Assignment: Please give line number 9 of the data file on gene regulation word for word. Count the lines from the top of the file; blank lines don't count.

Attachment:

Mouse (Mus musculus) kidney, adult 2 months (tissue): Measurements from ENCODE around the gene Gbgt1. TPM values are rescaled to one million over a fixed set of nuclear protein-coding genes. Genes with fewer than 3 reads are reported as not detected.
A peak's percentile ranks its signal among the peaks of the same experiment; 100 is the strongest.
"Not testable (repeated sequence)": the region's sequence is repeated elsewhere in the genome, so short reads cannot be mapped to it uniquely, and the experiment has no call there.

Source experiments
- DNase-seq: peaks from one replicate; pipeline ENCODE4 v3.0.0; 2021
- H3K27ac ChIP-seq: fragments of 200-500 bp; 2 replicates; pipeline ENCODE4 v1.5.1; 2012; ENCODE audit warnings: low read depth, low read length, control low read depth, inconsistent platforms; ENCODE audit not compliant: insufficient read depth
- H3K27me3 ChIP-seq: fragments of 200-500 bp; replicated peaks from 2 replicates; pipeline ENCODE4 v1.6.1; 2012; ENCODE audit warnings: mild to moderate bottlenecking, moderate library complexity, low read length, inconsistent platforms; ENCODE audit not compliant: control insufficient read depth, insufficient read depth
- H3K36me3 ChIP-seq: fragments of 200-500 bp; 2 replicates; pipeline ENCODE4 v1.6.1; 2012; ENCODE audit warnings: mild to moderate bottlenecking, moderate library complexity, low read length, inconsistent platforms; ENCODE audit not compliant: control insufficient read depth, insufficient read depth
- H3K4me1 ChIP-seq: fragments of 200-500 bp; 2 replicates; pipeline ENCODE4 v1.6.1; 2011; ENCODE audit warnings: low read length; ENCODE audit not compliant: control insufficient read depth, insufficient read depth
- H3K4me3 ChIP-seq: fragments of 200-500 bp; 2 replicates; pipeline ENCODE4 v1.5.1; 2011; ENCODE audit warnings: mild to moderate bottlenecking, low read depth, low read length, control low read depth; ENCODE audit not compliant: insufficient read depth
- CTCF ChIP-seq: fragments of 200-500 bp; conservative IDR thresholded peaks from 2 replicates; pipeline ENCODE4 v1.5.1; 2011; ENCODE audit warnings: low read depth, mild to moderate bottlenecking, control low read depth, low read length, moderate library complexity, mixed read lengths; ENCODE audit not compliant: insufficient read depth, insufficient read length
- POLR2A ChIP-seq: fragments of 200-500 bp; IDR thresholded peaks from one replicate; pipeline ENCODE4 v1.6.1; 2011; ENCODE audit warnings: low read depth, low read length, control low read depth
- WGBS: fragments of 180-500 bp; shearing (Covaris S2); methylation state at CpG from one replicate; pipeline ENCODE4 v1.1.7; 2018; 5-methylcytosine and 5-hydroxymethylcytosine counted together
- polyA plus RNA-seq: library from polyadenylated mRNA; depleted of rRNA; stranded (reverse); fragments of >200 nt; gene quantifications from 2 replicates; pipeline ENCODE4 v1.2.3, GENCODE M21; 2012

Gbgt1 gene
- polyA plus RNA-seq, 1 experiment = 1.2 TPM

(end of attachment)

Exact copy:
- H3K4me1 ChIP-seq: fragments of 200-500 bp; 2 replicates; pipeline ENCODE4 v1.6.1; 2011; ENCODE audit warnings: low read length; ENCODE audit not compliant: control insufficient read depth, insufficient read depth